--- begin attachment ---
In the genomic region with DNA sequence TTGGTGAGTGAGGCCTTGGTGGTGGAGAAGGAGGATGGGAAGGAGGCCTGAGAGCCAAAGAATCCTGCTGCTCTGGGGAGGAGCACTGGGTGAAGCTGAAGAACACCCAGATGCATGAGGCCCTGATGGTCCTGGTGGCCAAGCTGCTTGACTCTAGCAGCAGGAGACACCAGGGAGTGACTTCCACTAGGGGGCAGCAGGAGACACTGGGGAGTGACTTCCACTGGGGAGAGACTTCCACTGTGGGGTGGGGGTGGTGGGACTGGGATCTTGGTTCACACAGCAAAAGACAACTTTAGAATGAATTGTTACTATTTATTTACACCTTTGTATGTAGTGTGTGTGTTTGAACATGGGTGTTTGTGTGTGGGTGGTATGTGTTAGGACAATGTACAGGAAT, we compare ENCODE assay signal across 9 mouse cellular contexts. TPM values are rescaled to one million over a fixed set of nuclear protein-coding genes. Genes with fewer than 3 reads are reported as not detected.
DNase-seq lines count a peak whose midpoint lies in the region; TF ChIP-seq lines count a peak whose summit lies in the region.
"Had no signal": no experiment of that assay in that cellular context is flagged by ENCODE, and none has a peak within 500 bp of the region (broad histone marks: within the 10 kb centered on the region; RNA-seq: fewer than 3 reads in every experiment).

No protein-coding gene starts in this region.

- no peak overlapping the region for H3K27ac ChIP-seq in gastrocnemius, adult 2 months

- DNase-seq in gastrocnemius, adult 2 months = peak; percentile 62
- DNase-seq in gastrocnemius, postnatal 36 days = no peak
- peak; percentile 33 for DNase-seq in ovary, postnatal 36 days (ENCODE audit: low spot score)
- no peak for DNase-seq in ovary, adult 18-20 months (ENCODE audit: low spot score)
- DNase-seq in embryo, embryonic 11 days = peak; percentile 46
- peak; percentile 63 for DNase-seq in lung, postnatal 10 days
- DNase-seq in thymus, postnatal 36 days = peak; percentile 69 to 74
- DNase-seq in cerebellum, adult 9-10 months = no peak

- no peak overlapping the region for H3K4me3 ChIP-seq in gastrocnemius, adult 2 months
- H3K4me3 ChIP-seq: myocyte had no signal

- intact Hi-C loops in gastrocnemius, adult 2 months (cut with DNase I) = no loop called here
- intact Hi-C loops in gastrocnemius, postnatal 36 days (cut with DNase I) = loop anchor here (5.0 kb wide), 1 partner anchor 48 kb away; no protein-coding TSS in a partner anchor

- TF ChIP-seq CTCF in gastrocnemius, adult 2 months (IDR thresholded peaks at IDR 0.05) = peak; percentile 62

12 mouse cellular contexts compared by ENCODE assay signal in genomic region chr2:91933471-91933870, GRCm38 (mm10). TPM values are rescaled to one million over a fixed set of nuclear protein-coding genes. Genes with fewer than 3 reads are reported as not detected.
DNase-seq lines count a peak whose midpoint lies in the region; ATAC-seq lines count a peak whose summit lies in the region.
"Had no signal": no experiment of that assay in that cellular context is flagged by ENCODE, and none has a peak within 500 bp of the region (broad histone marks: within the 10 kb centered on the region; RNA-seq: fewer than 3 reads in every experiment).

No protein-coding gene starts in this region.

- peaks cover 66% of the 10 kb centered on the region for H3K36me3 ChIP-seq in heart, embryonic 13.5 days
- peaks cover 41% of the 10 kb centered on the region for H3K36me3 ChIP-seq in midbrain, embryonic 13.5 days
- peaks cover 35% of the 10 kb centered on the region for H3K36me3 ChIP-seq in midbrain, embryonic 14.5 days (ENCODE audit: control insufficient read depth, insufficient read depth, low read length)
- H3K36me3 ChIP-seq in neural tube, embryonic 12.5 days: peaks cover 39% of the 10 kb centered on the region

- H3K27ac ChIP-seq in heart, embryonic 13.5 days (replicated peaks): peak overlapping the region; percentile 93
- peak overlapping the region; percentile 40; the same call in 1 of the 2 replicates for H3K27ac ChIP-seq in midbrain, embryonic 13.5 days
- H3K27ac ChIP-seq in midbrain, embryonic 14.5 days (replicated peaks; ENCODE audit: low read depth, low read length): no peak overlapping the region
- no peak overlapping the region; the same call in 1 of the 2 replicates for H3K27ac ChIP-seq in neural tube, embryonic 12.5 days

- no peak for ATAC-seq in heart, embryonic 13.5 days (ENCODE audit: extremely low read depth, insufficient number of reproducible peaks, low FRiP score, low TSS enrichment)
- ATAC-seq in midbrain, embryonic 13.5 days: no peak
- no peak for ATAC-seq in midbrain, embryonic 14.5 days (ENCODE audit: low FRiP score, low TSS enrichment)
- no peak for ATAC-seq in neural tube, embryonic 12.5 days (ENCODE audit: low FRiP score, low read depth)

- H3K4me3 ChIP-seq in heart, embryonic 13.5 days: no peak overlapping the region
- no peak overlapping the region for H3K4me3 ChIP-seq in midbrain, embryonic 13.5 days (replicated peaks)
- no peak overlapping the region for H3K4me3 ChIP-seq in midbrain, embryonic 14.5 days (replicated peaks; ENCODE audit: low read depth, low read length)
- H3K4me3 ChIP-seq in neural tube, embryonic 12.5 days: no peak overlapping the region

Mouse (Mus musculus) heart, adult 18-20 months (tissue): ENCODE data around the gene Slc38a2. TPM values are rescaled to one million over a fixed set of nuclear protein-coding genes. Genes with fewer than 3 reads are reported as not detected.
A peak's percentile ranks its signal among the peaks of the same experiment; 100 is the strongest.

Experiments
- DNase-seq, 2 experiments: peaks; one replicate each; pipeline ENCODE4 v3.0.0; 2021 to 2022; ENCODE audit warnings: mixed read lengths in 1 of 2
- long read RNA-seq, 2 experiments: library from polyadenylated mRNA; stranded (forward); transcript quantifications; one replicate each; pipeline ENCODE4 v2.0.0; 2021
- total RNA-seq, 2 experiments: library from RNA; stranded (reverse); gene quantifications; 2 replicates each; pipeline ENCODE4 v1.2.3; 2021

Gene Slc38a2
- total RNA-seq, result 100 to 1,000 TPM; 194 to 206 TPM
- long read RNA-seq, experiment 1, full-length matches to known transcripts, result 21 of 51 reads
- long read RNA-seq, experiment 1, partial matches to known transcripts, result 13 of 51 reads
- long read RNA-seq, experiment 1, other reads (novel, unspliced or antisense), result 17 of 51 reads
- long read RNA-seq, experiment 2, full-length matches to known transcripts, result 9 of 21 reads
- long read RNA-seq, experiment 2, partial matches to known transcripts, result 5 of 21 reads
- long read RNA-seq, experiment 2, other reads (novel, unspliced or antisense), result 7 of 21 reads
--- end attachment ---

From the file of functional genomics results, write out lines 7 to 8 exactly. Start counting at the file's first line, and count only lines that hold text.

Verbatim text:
- DNase-seq in gastrocnemius, postnatal 36 days = no peak
- peak; percentile 33 for DNase-seq in ovary, postnatal 36 days (ENCODE audit: low spot score)